Hume’s philosophy explores the truth of laws that govern us. He aims to teach us our duty and properly show us the “deformity of vices” and the “beauty of virtue” (Hume 14). He tries to understand the origin of morals by basing moral judgement on studying human nature. He focuses on the big question, whether moral judgements are based on “reason” or “sentiment of approbation” in certain situations (Hume 85)?. It is through the “experimental” method, which is relying on observation and human experience that Hume comes to the basic understanding that moral judgments inherently motivates us, but “understanding”, according to hume is the faculty of reason, which cannot be motivating (Pinkard Lecture).
He finds that we use sentiment in making moral judgments. But, Hume encounters the sensible knave, his counterargument. The sensible knave is a freerider that tries to get away with breaking laws. The sensible knave believes that it is one’s own interest to be virtuous and that there can be a desirability to be selfish and break the rules. It is through reason that the sensible knave will act relatively virtuous. The sensible knave is an individual who gets the benefits thats origins come from practicing without rules and knows how to take advantage of social cooperation (Hume 23). This sensible knave may think that occasional wrongdoing add to his fortune without of causing any considerable breach in the social union (Pinkard Lecture). Hume’s argument against the sensible knave is that, for individuals, it may not be in our interest to always follow the rules.
It is this single act of injustice, according to Hume, that can collapse the entire institution. Hume’s argument against the sensible Knave is not convincing, and even Hume recognizes this. Hume does not like the sensible knave because the sensible knave proves that morality can be based on reason, and not sentiment. The sensible knave will generally follow rules and will do the “right thing” and act virtuously relative to utility, but they can encounter situation where they can break the rules and not get caught. This shows the individuals may not always act for the good of society as Hume argues. Humes does not think that it is promising that knave is not acting rationally and that eventually there will be consequences (Pinkard Lecture).
Hume speculates that the means to an end is subjective, and this if you push your questions far enough you will find a desire. For example, ask a man why he exercises, this is because he doesn’t want to get sick; why so? This is because sickness is pain and he doesn’t want to feel pain. Hume shows that it is impossible that he can give any (Pinkard Lecture). Whats seems to be Hume’s conception of motivation is that we can be motivated ultimately in terms of something we already care about. And to Hume this is an ultimate end, to get what you want (Pinkard Lecture). Hume finds that the ultimate ends of human actions have no reason, which is why we can be motivated only in terms of things we already care about–the sentiment. But, the sensible knave counteracts this premise and shows that actions based on reason contribute to the interests of all of humanity. People can be immoral if they are contrary to the interests of humanity, according the Hume, but the sensible knave says that not everyone wants the same things (Pinkard Lecture).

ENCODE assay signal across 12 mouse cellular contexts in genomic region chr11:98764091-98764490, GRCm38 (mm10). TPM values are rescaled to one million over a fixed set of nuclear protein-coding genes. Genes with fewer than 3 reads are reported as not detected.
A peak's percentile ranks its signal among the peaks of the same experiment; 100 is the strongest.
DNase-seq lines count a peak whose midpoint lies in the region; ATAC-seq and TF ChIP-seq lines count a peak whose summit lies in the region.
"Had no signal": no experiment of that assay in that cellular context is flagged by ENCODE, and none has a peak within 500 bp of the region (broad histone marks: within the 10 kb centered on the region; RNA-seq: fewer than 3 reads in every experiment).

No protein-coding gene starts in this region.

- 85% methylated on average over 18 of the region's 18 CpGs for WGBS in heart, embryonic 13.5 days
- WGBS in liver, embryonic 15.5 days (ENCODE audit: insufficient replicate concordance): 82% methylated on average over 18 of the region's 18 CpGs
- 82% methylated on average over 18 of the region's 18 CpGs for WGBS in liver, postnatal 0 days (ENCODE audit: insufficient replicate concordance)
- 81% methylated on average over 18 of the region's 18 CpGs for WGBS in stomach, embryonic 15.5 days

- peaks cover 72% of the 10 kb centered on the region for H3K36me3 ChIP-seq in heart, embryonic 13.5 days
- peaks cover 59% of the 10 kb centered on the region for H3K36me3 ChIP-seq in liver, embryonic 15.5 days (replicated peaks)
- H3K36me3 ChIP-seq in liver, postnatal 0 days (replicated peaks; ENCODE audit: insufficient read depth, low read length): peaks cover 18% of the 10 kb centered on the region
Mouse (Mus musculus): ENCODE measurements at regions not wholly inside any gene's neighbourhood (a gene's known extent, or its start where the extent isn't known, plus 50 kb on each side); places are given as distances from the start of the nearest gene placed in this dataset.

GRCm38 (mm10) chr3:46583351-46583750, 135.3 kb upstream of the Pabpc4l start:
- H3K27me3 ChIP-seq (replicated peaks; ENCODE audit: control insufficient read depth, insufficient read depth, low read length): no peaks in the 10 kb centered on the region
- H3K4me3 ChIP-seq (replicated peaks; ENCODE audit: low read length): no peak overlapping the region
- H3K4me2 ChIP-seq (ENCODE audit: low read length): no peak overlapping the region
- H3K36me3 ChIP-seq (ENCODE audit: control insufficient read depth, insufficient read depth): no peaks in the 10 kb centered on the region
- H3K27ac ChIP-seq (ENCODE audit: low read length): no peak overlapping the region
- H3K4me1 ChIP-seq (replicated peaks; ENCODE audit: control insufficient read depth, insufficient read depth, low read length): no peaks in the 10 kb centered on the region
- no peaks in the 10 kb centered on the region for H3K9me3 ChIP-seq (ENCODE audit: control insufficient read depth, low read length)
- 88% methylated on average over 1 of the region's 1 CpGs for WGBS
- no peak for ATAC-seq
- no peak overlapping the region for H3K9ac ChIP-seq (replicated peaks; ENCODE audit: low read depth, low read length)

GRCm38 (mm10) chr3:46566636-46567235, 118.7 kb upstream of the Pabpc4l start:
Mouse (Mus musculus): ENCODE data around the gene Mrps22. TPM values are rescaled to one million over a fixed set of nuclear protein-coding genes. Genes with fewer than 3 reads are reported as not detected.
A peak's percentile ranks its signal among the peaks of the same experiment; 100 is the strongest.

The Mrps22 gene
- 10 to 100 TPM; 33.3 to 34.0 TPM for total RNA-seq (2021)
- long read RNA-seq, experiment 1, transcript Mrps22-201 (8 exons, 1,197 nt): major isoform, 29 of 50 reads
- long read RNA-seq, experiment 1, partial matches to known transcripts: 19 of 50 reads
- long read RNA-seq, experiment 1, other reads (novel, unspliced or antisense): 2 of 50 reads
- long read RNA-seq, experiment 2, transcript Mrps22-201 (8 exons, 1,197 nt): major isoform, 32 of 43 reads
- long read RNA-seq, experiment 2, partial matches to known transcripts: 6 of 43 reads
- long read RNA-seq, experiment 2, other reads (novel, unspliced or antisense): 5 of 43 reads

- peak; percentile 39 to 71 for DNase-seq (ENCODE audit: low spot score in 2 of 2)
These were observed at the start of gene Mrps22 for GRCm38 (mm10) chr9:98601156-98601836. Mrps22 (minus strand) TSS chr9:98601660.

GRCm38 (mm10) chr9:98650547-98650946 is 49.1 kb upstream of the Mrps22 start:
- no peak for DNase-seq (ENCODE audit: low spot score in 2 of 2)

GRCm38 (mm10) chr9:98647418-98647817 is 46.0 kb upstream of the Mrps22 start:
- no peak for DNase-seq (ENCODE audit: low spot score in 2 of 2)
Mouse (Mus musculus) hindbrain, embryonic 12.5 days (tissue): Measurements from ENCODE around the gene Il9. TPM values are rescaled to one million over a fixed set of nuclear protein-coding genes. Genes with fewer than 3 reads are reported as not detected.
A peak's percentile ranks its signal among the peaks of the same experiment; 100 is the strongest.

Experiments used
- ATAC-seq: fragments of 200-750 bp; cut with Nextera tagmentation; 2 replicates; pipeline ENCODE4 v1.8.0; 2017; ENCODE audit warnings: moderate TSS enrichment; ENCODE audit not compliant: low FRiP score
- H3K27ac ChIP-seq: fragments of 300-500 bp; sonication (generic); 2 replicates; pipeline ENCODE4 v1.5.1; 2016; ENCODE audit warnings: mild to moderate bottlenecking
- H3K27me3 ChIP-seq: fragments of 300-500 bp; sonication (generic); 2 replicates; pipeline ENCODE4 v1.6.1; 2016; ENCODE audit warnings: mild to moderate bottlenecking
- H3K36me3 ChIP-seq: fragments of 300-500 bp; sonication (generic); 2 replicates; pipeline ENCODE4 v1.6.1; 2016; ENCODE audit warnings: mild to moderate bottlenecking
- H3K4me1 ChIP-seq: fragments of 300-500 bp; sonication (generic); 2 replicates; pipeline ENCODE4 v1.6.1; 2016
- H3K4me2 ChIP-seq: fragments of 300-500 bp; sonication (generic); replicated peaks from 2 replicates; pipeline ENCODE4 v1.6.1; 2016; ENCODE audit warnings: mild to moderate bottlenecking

Hume believes that moral decisions come from feelings of good and bad, and not reason. He argues that reason cannot motivate action because your morals concern your actions. He believes that reason can influence our actions in two ways. One way is that reason can lead us down a right path, that will motivate our action because of the second way, which is that reasons can “deliberate” about the means to an end that we want (Pinkard Lecture). Hume also address his counter argument, the sensible knave, that shows that there is a chance that we could mistake a right path for a wrong path and that also would mean that we would be pursuing a means to an end that is not desired, like the sensible knave (Pinkard Lecture).
As a final point, Hume believes that moral sentiments motivates us to act; and sentiment along with utility further our enquiries to action (Pinkard Lecture). In a sense most of us are like Hume. I can follow Humes logic that we must care about the outcome if we are to care about the means to achieve the outcome. Meaning, we become virtuous because it is useful to us. But, sensible knave disagrees with this, and I would disagree with the sensible knave. I think it is false that the an act of “iniquity” would add to your fortune. Hume’s idea that “honesty is the best policy” may have many exceptions that the sensible knave will take advantage of (Hume 82). But, the sensible knave will come to learn this actions will catch up with them when the action is immoral. In the end, Hume says that the knaves are the “greatest dupes” and the gains will be worthless (Hume 82). This speak truth since the consequences of the sensible knave will risk lose everything and reputation.